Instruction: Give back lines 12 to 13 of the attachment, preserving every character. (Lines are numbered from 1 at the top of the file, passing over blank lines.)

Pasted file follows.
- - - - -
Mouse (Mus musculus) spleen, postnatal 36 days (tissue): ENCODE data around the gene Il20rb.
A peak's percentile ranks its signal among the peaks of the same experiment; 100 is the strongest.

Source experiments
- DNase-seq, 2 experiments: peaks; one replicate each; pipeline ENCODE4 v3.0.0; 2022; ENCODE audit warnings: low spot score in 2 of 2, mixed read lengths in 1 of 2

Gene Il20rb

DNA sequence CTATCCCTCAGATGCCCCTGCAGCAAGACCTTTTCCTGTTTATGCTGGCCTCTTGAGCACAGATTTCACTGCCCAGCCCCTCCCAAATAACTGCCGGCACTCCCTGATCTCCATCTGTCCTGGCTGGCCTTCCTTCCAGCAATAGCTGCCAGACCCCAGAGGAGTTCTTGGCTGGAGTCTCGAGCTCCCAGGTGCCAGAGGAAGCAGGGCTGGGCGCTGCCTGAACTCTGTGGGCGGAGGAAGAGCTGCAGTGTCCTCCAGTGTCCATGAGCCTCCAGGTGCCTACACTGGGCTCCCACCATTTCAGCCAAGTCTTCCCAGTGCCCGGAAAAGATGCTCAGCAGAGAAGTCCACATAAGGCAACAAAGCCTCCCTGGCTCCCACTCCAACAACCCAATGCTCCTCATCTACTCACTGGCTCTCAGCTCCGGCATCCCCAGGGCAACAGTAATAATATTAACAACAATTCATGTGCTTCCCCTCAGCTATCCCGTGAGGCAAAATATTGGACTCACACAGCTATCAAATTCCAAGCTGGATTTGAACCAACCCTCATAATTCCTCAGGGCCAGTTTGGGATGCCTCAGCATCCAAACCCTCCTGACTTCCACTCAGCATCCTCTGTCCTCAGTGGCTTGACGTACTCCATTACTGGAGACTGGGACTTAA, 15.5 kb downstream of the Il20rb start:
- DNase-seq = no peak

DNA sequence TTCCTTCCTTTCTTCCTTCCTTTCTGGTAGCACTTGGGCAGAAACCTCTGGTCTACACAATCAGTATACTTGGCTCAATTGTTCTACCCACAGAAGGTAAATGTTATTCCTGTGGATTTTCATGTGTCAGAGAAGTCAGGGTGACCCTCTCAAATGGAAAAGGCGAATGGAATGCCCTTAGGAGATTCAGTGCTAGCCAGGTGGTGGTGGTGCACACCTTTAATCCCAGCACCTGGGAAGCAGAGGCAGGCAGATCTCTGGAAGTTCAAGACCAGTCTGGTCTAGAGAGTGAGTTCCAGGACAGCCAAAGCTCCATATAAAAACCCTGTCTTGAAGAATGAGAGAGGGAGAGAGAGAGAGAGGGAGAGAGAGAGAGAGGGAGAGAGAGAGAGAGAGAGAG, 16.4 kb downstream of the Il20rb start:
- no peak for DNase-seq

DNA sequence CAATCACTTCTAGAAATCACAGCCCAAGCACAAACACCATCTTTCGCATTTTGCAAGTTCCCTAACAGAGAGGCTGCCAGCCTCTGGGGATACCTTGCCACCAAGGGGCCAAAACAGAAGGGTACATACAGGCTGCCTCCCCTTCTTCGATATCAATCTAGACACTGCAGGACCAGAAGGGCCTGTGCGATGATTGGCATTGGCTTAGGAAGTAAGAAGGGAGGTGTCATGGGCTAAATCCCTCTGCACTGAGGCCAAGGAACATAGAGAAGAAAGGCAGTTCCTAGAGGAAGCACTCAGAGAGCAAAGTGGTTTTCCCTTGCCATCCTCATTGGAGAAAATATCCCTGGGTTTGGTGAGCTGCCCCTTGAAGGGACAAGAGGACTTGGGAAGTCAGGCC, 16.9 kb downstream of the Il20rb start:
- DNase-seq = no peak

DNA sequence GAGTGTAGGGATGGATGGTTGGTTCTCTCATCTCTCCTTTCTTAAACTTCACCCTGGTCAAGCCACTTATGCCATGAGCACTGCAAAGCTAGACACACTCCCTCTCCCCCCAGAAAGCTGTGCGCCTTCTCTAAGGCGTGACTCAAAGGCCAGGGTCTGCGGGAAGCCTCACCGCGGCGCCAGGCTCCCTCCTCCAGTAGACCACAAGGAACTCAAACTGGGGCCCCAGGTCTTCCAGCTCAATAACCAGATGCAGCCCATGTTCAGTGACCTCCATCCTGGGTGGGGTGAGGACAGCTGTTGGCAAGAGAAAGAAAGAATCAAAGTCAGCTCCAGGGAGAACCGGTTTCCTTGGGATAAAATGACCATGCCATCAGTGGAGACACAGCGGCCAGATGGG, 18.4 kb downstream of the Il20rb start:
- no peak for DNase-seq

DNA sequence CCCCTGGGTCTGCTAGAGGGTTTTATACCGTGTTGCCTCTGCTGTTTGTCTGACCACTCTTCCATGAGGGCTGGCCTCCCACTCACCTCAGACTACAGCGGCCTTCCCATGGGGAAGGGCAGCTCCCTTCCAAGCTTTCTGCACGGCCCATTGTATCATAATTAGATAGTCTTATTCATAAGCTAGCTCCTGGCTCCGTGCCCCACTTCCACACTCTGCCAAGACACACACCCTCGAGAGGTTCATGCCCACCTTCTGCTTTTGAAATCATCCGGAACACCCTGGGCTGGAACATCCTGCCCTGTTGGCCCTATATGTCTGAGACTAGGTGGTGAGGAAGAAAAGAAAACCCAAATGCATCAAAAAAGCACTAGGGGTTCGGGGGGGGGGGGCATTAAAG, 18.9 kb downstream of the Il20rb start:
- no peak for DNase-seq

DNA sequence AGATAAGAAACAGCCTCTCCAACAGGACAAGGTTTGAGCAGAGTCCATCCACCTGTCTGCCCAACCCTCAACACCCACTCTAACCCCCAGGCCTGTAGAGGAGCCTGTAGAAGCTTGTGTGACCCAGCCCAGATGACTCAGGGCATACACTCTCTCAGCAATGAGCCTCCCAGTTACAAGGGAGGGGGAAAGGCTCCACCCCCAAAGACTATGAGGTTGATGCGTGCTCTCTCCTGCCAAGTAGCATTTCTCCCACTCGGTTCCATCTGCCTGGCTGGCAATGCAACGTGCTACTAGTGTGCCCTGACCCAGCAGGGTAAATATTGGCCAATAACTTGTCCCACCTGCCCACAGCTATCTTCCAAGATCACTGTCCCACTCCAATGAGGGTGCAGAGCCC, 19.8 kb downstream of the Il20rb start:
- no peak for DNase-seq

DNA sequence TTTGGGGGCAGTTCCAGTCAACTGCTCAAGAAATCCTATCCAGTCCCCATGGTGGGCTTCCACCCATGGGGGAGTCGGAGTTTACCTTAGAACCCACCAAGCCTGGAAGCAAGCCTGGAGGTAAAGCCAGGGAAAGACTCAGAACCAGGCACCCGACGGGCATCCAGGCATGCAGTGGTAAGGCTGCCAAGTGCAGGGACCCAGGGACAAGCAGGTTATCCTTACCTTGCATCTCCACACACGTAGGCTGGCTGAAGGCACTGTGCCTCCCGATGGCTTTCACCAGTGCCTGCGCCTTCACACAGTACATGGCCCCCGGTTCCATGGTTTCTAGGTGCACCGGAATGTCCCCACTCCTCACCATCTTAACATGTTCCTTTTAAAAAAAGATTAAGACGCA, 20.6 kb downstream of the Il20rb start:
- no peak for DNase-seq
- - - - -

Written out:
DNA sequence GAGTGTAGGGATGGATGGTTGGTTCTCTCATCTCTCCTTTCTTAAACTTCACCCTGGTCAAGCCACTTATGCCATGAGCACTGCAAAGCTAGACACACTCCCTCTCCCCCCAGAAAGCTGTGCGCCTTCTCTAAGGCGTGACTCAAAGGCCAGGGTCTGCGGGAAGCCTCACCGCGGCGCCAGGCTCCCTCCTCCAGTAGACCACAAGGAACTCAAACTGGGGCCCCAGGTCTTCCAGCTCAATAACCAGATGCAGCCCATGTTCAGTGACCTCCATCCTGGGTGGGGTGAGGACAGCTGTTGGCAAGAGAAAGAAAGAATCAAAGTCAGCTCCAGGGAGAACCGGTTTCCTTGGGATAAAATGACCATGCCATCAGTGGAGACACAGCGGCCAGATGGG, 18.4 kb downstream of the Il20rb start:
- no peak for DNase-seq